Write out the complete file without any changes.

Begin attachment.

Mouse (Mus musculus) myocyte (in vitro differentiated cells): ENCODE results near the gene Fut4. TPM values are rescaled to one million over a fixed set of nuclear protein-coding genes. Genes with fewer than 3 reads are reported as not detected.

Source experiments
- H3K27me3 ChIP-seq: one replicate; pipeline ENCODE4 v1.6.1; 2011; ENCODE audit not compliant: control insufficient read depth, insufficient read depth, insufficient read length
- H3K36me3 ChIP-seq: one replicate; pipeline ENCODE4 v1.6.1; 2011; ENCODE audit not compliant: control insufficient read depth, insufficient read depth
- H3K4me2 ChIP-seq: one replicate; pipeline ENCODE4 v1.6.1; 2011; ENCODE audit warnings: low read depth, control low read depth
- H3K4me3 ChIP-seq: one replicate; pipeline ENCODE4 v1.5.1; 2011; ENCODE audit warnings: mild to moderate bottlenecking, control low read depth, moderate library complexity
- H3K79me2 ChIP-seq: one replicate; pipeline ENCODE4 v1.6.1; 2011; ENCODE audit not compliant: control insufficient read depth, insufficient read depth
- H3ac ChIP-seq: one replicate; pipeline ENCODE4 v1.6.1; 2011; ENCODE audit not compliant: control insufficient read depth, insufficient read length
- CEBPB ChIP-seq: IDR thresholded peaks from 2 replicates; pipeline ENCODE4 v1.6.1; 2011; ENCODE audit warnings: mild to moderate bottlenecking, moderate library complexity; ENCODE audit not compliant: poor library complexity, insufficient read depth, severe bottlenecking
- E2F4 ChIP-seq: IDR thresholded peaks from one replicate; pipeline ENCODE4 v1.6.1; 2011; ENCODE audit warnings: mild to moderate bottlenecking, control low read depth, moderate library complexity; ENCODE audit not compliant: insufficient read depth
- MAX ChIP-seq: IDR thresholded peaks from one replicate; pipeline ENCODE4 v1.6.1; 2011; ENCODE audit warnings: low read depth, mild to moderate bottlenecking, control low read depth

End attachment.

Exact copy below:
Mouse (Mus musculus) myocyte (in vitro differentiated cells): ENCODE results near the gene Fut4. TPM values are rescaled to one million over a fixed set of nuclear protein-coding genes. Genes with fewer than 3 reads are reported as not detected.

Source experiments
- H3K27me3 ChIP-seq: one replicate; pipeline ENCODE4 v1.6.1; 2011; ENCODE audit not compliant: control insufficient read depth, insufficient read depth, insufficient read length
- H3K36me3 ChIP-seq: one replicate; pipeline ENCODE4 v1.6.1; 2011; ENCODE audit not compliant: control insufficient read depth, insufficient read depth
- H3K4me2 ChIP-seq: one replicate; pipeline ENCODE4 v1.6.1; 2011; ENCODE audit warnings: low read depth, control low read depth
- H3K4me3 ChIP-seq: one replicate; pipeline ENCODE4 v1.5.1; 2011; ENCODE audit warnings: mild to moderate bottlenecking, control low read depth, moderate library complexity
- H3K79me2 ChIP-seq: one replicate; pipeline ENCODE4 v1.6.1; 2011; ENCODE audit not compliant: control insufficient read depth, insufficient read depth
- H3ac ChIP-seq: one replicate; pipeline ENCODE4 v1.6.1; 2011; ENCODE audit not compliant: control insufficient read depth, insufficient read length
- CEBPB ChIP-seq: IDR thresholded peaks from 2 replicates; pipeline ENCODE4 v1.6.1; 2011; ENCODE audit warnings: mild to moderate bottlenecking, moderate library complexity; ENCODE audit not compliant: poor library complexity, insufficient read depth, severe bottlenecking
- E2F4 ChIP-seq: IDR thresholded peaks from one replicate; pipeline ENCODE4 v1.6.1; 2011; ENCODE audit warnings: mild to moderate bottlenecking, control low read depth, moderate library complexity; ENCODE audit not compliant: insufficient read depth
- MAX ChIP-seq: IDR thresholded peaks from one replicate; pipeline ENCODE4 v1.6.1; 2011; ENCODE audit warnings: low read depth, mild to moderate bottlenecking, control low read depth